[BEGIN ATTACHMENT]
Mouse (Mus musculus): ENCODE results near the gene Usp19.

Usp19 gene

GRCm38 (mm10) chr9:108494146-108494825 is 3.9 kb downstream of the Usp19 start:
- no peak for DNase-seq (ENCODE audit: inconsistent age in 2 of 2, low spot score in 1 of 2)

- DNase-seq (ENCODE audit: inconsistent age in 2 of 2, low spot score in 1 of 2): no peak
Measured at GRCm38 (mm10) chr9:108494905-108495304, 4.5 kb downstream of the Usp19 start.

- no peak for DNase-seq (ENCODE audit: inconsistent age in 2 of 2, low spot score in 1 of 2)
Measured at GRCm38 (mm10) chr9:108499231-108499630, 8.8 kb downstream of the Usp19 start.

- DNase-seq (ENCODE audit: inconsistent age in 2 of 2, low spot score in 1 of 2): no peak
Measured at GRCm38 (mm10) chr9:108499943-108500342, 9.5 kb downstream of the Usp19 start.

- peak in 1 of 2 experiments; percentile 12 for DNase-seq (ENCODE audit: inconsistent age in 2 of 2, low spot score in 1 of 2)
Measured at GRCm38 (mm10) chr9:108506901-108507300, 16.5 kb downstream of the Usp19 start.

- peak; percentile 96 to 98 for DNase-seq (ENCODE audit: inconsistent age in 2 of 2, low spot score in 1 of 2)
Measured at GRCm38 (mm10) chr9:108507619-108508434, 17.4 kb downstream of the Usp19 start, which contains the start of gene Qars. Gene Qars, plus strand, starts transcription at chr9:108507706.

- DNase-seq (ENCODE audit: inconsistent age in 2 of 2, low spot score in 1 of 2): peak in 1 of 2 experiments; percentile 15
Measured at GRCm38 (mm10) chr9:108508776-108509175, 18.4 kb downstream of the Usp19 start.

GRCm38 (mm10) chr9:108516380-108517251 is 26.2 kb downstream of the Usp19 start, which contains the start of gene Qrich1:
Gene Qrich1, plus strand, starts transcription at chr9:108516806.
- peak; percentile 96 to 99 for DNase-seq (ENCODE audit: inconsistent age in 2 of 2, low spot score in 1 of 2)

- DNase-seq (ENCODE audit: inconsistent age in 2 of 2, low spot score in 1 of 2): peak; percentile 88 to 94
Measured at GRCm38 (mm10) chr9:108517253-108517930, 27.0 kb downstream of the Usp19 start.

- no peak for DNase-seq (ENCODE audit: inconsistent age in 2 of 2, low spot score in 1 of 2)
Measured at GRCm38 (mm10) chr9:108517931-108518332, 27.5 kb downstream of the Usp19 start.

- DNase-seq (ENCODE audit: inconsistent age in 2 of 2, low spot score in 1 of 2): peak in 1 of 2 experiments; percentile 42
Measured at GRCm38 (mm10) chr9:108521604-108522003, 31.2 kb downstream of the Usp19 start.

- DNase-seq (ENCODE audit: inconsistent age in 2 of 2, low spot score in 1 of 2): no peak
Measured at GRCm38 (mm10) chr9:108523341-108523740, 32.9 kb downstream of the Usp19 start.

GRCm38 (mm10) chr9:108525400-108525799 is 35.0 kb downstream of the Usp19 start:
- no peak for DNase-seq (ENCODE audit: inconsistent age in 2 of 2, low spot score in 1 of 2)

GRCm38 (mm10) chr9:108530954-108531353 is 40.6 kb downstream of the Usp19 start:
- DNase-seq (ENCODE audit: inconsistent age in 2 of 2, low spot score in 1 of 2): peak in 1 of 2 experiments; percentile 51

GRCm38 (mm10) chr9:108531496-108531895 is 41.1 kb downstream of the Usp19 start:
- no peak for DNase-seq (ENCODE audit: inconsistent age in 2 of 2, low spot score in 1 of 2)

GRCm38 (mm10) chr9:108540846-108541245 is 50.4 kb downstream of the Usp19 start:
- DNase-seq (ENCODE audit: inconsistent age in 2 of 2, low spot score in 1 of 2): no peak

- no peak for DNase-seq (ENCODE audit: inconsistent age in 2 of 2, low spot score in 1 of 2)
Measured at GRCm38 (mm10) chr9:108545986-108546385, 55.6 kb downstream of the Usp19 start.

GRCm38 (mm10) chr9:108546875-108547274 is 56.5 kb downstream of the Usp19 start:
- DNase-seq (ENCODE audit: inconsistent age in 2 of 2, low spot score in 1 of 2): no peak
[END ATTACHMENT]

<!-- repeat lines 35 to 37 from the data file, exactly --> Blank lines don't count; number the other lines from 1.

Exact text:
- DNase-seq (ENCODE audit: inconsistent age in 2 of 2, low spot score in 1 of 2): no peak

- no peak for DNase-seq (ENCODE audit: inconsistent age in 2 of 2, low spot score in 1 of 2)
Measured at GRCm38 (mm10) chr9:108545986-108546385, 55.6 kb downstream of the Usp19 start.